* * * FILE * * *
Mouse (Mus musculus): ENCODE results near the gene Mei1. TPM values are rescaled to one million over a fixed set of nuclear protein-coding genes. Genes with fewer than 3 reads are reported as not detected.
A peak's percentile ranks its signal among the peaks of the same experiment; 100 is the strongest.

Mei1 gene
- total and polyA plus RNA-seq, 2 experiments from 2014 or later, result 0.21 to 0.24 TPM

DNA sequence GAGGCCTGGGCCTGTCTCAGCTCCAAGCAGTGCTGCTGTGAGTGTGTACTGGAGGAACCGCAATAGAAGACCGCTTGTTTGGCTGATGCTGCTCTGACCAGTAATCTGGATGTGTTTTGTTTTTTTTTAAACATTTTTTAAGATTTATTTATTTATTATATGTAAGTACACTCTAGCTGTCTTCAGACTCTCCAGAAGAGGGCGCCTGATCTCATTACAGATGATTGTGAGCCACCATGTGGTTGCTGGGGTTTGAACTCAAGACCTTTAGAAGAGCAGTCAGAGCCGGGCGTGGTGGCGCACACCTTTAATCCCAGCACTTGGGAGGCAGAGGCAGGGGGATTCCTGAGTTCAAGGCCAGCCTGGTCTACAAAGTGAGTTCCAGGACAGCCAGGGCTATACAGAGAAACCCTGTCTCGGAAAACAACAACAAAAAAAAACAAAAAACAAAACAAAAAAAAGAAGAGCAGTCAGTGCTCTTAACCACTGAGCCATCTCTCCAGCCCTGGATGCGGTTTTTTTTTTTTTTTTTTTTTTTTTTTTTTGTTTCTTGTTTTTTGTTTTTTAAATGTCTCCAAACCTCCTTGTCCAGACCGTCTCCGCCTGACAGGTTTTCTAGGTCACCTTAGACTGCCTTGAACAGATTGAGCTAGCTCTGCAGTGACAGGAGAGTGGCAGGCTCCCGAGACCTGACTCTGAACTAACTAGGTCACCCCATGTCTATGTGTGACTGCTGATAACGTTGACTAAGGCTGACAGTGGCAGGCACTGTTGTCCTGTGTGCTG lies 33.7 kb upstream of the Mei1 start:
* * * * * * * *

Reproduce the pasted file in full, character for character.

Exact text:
Mouse (Mus musculus): ENCODE results near the gene Mei1. TPM values are rescaled to one million over a fixed set of nuclear protein-coding genes. Genes with fewer than 3 reads are reported as not detected.
A peak's percentile ranks its signal among the peaks of the same experiment; 100 is the strongest.

Mei1 gene
- total and polyA plus RNA-seq, 2 experiments from 2014 or later, result 0.21 to 0.24 TPM

DNA sequence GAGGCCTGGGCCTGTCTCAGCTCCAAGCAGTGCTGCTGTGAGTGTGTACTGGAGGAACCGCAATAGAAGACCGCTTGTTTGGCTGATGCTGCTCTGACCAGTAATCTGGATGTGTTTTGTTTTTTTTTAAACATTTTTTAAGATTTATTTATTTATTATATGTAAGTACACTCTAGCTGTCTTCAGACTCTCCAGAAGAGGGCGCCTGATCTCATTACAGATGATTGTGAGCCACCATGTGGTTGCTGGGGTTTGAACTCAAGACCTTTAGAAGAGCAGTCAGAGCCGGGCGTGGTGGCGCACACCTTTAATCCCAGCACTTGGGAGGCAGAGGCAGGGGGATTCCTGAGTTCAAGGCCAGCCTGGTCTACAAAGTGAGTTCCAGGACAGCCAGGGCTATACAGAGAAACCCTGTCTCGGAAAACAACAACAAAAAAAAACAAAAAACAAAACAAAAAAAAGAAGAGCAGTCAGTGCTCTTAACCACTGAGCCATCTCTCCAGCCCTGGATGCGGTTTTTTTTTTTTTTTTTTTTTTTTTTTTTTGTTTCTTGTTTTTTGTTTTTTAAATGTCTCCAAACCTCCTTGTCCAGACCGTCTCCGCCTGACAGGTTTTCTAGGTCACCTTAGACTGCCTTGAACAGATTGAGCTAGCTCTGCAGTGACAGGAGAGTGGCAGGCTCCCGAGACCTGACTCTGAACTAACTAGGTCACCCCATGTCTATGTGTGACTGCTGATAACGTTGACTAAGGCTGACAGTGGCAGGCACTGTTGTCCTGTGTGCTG lies 33.7 kb upstream of the Mei1 start: